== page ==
- Why am I angry at someone if they're struggling with these situations? Answer: Because it's rude and inconsiderate.
- Why do I perceive someone possibly experiencing such situations as rude or inconsiderate? Answer: I don't. Sometimes things come up and they mess with your schedule and you can't plan on someone being in the ER or needing the bathroom at a store.
Basically, this process can help you turn around your thinking and potentially defuse your emotions at the same time.
8. Get up and move
Physically changing your environment can make a difference. With the shift in environment can come a change in mind-set, says Dr. Martinez.
9. Think about the best-case scenario
It’s easy to worry about the worst-case scenario, which is why Dr. Tyler likes to try to think about the best-case scenario. “Just thinking or saying it gives you a moment to see how that perspective feels,” he says. “In the moment, if you have extreme negative thinking, putting the positive out there at least lets you find that balance.”
10. Talk it out
“The most powerful method of gaining perspective is to talk to someone about your concerns, whether that be with a family member, parent, or even a therapist,” Dr. Tyler says. Even shooting off a quick text to a friend about what’s stressing you out can help.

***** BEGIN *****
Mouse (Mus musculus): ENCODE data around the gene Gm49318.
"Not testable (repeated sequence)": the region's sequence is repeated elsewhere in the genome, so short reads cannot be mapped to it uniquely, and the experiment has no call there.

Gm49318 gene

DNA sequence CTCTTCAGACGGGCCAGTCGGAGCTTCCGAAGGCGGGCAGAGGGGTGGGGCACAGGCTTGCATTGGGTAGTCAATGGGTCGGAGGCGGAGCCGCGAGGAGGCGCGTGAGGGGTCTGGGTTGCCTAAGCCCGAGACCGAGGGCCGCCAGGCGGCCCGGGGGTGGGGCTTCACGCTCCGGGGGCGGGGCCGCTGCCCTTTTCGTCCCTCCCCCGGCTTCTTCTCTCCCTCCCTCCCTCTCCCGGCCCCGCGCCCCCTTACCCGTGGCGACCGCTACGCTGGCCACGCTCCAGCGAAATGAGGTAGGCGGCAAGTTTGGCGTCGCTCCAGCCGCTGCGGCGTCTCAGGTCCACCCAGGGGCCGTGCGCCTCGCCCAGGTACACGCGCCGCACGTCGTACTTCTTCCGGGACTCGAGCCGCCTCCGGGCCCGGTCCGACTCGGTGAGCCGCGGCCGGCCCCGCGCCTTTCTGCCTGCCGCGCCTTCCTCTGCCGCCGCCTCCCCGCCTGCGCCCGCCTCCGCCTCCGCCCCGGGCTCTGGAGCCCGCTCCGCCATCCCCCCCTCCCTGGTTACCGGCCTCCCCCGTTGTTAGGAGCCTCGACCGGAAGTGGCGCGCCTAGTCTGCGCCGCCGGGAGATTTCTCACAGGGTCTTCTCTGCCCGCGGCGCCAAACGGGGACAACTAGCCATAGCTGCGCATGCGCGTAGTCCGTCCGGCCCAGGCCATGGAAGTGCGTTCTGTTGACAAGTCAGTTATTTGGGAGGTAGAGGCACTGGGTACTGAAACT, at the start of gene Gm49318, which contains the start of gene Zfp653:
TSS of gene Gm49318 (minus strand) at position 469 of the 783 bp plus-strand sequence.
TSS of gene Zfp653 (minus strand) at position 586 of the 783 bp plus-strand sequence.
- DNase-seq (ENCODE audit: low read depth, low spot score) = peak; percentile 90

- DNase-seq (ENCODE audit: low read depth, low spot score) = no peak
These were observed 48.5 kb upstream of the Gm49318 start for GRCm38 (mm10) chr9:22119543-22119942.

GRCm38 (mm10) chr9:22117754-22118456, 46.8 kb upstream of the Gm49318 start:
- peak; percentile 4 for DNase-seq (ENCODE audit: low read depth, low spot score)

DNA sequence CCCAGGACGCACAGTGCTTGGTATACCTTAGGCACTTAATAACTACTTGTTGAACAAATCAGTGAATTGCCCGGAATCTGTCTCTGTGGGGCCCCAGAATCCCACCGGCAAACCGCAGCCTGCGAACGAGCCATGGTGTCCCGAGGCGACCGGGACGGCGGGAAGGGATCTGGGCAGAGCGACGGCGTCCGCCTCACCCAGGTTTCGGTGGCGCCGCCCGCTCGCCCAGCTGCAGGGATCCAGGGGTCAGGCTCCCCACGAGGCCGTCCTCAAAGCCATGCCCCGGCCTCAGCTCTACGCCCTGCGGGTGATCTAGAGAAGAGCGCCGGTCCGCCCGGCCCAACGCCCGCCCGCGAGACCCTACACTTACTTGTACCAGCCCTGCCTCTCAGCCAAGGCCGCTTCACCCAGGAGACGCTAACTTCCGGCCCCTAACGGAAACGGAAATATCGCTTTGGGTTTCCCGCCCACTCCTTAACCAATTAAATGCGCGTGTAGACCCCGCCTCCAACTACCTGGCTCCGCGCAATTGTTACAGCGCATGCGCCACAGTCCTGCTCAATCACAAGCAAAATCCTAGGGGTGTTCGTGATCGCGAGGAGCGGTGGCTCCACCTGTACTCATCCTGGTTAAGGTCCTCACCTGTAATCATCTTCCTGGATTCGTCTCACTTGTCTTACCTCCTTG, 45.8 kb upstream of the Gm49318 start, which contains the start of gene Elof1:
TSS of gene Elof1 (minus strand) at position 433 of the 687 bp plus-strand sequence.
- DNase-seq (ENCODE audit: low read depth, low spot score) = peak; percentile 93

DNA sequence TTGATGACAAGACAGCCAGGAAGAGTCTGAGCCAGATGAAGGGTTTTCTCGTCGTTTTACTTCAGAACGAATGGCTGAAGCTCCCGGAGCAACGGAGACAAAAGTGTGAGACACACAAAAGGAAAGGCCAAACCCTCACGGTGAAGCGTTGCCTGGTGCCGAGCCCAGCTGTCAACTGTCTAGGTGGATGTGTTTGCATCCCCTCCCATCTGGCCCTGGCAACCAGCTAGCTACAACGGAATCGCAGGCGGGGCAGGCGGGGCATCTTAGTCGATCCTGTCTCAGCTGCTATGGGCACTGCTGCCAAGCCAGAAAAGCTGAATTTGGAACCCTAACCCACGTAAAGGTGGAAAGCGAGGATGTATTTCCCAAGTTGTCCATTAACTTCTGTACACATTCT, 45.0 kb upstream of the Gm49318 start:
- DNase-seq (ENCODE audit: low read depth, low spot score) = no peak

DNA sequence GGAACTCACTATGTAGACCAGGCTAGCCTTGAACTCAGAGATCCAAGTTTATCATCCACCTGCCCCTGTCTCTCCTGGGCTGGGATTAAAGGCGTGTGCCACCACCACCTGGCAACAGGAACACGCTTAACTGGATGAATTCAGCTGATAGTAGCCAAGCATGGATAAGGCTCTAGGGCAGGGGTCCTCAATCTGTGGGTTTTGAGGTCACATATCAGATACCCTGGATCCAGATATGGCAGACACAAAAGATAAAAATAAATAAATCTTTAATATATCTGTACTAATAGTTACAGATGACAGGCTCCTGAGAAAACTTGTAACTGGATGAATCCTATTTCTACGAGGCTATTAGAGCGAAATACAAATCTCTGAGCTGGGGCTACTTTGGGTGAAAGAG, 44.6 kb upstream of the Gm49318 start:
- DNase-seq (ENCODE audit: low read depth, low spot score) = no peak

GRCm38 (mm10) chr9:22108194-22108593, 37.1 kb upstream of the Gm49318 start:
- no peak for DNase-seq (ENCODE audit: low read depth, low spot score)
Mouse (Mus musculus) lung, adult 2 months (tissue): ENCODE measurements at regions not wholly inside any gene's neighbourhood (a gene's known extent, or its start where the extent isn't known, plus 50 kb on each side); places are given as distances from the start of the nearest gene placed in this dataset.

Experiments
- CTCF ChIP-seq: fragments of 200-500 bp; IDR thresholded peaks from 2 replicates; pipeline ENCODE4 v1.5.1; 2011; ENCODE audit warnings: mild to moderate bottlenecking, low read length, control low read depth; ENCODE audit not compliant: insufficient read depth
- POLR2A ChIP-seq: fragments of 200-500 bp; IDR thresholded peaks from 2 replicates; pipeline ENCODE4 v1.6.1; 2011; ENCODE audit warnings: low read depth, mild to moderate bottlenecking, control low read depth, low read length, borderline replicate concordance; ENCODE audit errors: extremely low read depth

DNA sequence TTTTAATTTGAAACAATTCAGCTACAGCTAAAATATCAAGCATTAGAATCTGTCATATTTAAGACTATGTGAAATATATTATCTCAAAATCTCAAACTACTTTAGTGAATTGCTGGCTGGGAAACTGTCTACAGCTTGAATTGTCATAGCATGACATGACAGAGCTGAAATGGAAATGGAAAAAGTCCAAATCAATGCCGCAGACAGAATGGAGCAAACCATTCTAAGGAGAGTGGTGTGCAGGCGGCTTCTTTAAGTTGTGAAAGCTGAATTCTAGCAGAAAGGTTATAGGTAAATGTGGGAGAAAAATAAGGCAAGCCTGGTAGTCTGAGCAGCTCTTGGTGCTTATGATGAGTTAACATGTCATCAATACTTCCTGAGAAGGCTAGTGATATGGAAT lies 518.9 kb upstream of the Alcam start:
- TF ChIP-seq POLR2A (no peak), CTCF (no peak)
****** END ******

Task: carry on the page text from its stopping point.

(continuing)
11. Meditate regularly
“Meditation is a time-tested practice for finding perspective and getting more in touch with what matters,” Klow says. “It doesn't have to be a religious practice, but finding some time to meditate regularly can go a long way toward putting things in perspective.”
12. Be more creative on the side
Creativity can help get you used to changing your mind-set, says Mary E. May, MFT, who prefers music and dance to decompress. They “support my ability to refuel and calm my energy so that I am able to prepare” for whatever comes up in the future, she says.
13. Try therapy
“Therapists need their own therapy,” Dr. Carter says. “Not only is taking a turn on the other side of the sofa helpful to get perspective, but the experience of being a therapy client builds empathy for how uncomfortable it can feel to be vulnerable and ask for help.”